Joe Theismann says he is not playing as poorly as many of his critics believe, but admits he is fighting to avoid what he sees as a return to a bad habit of trying to force big plays.

"I did that in 1978, but then I stopped," he said. "Maybe the first two games (this season) I was trying to force the issue and make something out of nothing. Instead of trying to make an impossible 20-yard pass on third and 20, it would be better to settle for a 10-yarder to give the special teams better field position."

Theismann sat down this week and carefully evaluated his performance in the Redskins' first two games of 1981. He looked at his impressive statistics (599 yards passing) and the team's woeful point output (17) and drew some conclusions:

The process of learning Coach Joe Gibbs' offensive system is taking longer than he expected.

"It's not an overnight turnaround process," Theismann said. "I thought it would come along quicker than it has. We are all still thinking more than reacting naturally. Maybe I'm looking too deeply into the system instead of taking what is there on many plays."

He wishes the fans would try to be more patient, both with him and the team, and give the Redskins time to improve.

"I think the fans are reacting superficially," he said. "If they would just take a step back and see the situation we are in, they would be more understanding. They are the best and toughest fans in the country and, with Joe's arrival, they had high expectations about the offense. It'll come, we are going to get there, but how soon, I just don't know."

He doesn't feel, because of his position and his standing as a veteran, that he has a special role on the offense. Rather, he believes, if he becomes more consistent, he will provide the needed leadership through example.

"I can't lead through talking," he said. "If we make some big plays, if we get the job done, that will be leadership. That's what players respond to. It's a stability thing. If I don't make stupid mistakes, we'll move the ball consistently and score."

He isn't unduly worried about the pass protection being provided by his young offensive line, and he isn't shortening his stay in the pocket because he fears being sacked.

"I'm not shell-shocked," he said. "I think my protection has been really good. When you've thrown as many passes in two games as I have (96), you are going to get sacked and pressured. But I lift weights three times a week to prepare myself for getting hit. It's part of the territory."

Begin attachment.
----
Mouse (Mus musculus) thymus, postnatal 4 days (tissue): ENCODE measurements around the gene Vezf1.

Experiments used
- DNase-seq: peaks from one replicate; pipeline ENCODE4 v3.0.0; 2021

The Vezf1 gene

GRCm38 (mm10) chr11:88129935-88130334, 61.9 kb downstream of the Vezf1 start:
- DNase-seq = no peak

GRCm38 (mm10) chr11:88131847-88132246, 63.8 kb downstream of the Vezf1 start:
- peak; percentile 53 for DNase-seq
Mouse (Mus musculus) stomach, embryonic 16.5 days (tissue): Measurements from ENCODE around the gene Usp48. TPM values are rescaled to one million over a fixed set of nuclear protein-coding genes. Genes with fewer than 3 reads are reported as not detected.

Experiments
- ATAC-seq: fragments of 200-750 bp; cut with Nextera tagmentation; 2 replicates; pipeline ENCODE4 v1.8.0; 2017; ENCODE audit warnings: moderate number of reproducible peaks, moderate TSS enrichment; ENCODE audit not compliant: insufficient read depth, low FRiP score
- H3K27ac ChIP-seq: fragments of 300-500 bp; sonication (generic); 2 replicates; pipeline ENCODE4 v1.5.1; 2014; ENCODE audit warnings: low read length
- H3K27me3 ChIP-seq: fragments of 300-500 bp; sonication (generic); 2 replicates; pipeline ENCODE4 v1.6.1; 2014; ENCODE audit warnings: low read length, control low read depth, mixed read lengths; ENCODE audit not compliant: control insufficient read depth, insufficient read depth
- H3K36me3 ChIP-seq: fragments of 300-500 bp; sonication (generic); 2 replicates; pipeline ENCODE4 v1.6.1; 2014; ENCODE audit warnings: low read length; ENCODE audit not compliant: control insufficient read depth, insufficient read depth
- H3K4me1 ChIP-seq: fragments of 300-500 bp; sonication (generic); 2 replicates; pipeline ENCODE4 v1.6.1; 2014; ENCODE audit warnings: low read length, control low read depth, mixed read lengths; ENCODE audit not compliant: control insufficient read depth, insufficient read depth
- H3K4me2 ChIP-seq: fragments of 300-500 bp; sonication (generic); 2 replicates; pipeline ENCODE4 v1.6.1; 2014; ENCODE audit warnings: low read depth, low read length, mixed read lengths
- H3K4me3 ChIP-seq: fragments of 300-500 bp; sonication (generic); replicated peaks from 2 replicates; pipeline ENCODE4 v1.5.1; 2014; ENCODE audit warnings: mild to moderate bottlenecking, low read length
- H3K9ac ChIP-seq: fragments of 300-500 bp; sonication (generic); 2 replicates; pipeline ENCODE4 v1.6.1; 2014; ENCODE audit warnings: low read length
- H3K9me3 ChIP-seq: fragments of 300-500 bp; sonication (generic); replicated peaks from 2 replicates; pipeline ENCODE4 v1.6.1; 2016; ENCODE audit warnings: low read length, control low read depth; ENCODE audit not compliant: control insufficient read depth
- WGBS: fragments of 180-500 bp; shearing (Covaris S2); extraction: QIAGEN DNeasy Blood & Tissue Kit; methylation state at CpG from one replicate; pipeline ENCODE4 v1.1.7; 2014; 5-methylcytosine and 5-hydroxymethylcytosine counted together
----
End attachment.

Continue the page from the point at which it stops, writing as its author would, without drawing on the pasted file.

He isn't bothered any more by the team's refusal to negotiate a new contract with him, and he does not think his play is being affected.

"It's more a distraction now to the fans," he said. "It's one of the loose ends that the organization decided not to tie up. The fans should ask management why they created this situation. It's not my fault it exists, no question about that."

There also is no question that Theismann has disappointed many within the Redskin organization who were hoping he could carry the team until the younger players matured. Still, only three offensive starters remain from those who played in last year's first game, the receiving corps is thin, the offensive line is the least experienced in the league and injuries have knocked out key players.

Theismann said he is struggling just as much as his teammates, even though he already has set single-game career marks for passes (48), completions (27) and yards (318). Only three other quarterbacks in the league have thrown for more yards this season, but the Redskins rank, with Cleveland, as the lowest scoring team.

"If you had told me I would pass for 599 yards the first two games, I would have said we'd score maybe 35 points or more," said Theismann, after two games that rank among the six best passing of his career. "We just seem to be taking one step forward and two steps backward all the time. Mistakes are killing us, they are forcing us into bad situations.

"There is a whole lot of room for improvement as far as my play is concerned, but I'm not irritated with myself. This is a collective effort and we are all in it together. One person can't determine how well the whole team functions.

"As we play more, I'll find out more about the guys I'm playing with and they'll find out about me. Then we'll eliminate the mistakes, the indecisions.

"For example, on three of the five interceptions I've thrown, I've started to pass, reloaded and passed again. That's indecision. Now it's a matter of getting so familiar with the system that I run the plays naturally and not think about them. When that happens, then I can concentrate better on avoiding sacks and throwing the ball away on purpose. But it's hard to think of those things when you are concentrating so hard on the offense.

"I'm not having problems reading defenses. That I'm sure of. It's more a matter of getting everyone on the same page so everyone is coordinated, so I know how everyone else will react to defensive changes. Until everyone reacts the same, there will be mistakes."

Theismann said he has not been particularly upset by the booing, but he acknowledged what he calls "the honeymoon we had during the exhibition season" is over.

"The fans and this team are like newlyweds," he said. "The honeymoon is over and we're settling down into marriage. Things have to be worked out; the initial excitement is over. But if we endure, good things will come of it. I'm convinced of that."

Fullback John Riggins may see spot duty Sunday in St. Louis. He was running decently on his bruised knee yesterday.